Nedbank has launched the PayShap rapid payment system, with a bold pricing strategy designed to drive widespread adoption. The service will be free until 30 April, and thereafter will be available for a nominal fee of R1.
“We are pricing PayShap aggressively because we strongly believe that it is an innovation with enormous potential to help more South Africans join the digital economy. By enabling individuals and small businesses to make instant payments cost-effectively using their mobile phones, PayShap offers the security of digital transacting with the immediacy of cash,” says Nedbank Managing Executive: Solution Innovation, Dayalan Govender.
“It aligns perfectly with Nedbank’s long-held belief that digital technology has a vital role to play in helping South Africans transact more easily, safely and cost-effectively.”
PayShap is the result of a long-term industry collaboration led by BankServAfrica, the financial sector’s clearing house. It allows users to transact instantly without sharing banking details or using a banking app. Instead, instant messaging applications like WhatsApp will be used to transfer funds using a proxy (such as a cellphone number) for each party’s bank account or e-wallet. It aims to help eliminate the need for cash to pay smaller businesses or to exchange funds with friends or family members.
Despite South Africa’s world-class banking system, cash continues to play a huge role in the economy, with R166 billion circulating in notes and coins, and R70 billion per month flowing through the ATM and branch networks. The reasons for the continued high use of cash are complex but one thing is clear: using cash is expensive and its high costs are disproportionately borne by the poor. Research by Genesis Analytics showed that cash cost consumers around R23 billion (0.52% of gross domestic product) in 2016.
These figures include the opportunity cost of using cash. For example, using cash means that both individuals and SMEs have no way of demonstrating their financial status, and thus find it hard to access the loans they need to fund growth. This effectively disempowers them and hobbles the economy.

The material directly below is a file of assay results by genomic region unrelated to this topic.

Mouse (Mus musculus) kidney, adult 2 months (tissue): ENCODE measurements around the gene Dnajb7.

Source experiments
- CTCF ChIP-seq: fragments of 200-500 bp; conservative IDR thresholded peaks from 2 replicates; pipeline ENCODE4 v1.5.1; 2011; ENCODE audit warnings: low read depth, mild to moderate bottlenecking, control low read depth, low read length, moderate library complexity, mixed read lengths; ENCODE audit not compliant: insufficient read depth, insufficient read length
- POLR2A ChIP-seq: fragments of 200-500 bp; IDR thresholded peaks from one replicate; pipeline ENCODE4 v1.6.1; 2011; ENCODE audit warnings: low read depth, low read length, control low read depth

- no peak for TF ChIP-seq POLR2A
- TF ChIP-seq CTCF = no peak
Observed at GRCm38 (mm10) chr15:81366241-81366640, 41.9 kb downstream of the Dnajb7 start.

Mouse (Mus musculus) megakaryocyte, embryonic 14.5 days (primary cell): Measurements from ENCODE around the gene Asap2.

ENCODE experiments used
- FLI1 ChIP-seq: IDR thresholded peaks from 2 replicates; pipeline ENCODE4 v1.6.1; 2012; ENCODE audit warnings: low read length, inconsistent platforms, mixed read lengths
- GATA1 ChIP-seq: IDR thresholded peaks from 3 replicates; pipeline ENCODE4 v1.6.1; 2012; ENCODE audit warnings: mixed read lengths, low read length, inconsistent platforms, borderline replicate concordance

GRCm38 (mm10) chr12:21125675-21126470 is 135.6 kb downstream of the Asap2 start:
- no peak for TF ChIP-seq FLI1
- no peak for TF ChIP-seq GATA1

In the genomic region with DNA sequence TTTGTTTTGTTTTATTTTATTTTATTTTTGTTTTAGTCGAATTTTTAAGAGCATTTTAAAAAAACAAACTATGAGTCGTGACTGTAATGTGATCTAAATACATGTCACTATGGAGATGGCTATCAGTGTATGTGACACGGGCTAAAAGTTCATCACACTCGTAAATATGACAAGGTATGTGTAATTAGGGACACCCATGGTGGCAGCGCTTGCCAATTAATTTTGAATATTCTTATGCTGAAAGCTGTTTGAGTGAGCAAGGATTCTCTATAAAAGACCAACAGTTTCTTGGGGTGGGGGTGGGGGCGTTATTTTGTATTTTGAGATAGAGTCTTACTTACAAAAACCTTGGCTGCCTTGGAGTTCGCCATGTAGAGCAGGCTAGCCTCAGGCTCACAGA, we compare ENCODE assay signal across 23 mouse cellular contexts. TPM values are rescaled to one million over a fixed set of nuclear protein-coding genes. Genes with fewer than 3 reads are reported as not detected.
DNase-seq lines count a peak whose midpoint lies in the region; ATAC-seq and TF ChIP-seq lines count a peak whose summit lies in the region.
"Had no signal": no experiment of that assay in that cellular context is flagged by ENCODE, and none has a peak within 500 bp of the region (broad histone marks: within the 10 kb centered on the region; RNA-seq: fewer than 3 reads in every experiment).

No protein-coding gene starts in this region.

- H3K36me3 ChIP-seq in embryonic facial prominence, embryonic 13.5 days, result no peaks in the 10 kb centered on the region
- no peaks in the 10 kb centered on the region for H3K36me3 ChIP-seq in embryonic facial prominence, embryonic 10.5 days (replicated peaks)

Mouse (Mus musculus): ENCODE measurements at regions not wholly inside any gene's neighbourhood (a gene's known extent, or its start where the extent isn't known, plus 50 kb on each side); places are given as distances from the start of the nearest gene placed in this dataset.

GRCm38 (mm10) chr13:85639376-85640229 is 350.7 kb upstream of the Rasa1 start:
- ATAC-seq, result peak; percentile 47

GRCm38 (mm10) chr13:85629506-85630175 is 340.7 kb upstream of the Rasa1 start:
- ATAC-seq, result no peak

FinMark Trust research shows that in Nigeria, the growth in instant payments is indeed driving financial inclusion.
“Nedbank has been at the forefront of using technology to make it easier for South Africans to make payments and manage their finances. Our Tap on Phone, which turns a mobile phone into a card acceptance device, is a good example of the way we use technology innovation to make life easy for our customers. PayShap is similarly innovative because it democratises instant payments by making them both affordable and easy to use,” he argues. “You could say it reproduces one of the most important attributes of cash.”
South Africans have a growing appetite for instant payments, and currently transfer in the region of R105 billion per year in this way, even though some banks charge as much as R50 per payment. Using PayShap, anyone can transfer money instantly using a proxy such as a mobile number via a messaging application—and using it through Nedbank will be ultra-affordable. PayShap will initially handle transactions up to R3 000.
“By eroding the use case for cash, we are helping to drive financial inclusion—as the economy digitalises, those who use cash primarily are increasingly marginalised,” Mr Govender concludes. “PayShap is a significant milestone on our journey to a more inclusive, stronger economy, and Nedbank is supporting it by offering exceptionally low transaction costs.”